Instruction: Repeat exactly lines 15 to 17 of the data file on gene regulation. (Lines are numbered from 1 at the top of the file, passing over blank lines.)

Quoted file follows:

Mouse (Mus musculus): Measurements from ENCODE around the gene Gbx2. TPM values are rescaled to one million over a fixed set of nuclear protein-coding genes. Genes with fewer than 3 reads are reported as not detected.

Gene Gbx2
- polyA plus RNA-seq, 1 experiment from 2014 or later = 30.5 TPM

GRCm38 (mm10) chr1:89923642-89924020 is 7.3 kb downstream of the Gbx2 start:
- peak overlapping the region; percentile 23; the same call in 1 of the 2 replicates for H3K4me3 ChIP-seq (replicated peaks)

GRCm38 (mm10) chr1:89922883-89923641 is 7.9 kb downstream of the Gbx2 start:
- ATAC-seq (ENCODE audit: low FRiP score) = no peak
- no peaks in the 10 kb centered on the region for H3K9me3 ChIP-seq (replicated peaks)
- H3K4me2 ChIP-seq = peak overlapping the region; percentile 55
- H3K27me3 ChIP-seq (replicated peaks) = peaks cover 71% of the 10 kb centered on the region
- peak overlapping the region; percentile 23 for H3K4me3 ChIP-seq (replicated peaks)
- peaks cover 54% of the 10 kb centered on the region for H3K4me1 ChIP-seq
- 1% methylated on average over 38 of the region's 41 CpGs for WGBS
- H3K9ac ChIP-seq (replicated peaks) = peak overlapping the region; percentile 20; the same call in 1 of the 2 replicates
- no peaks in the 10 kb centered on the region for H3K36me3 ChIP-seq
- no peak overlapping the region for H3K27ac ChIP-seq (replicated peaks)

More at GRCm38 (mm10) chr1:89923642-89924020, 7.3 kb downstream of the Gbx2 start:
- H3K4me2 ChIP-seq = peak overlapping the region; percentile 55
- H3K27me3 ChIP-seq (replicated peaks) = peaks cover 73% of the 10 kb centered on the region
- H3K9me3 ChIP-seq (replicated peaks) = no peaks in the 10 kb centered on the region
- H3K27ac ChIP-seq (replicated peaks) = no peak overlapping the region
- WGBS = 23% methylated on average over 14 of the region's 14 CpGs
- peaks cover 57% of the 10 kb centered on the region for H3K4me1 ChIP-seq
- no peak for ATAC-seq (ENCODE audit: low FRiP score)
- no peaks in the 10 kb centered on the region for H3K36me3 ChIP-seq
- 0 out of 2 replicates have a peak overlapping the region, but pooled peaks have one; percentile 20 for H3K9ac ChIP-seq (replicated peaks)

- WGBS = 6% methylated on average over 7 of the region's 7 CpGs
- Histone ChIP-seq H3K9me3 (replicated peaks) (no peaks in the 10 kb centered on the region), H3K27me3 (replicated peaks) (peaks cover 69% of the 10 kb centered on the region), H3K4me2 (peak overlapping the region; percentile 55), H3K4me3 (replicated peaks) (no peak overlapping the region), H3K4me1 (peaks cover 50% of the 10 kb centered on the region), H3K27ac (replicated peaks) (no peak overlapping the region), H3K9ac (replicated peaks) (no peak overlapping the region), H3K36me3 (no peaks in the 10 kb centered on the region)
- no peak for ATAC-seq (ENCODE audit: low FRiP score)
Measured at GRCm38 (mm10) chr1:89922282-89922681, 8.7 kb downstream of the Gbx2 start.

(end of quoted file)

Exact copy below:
- no peaks in the 10 kb centered on the region for H3K36me3 ChIP-seq
- no peak overlapping the region for H3K27ac ChIP-seq (replicated peaks)

More at GRCm38 (mm10) chr1:89923642-89924020, 7.3 kb downstream of the Gbx2 start: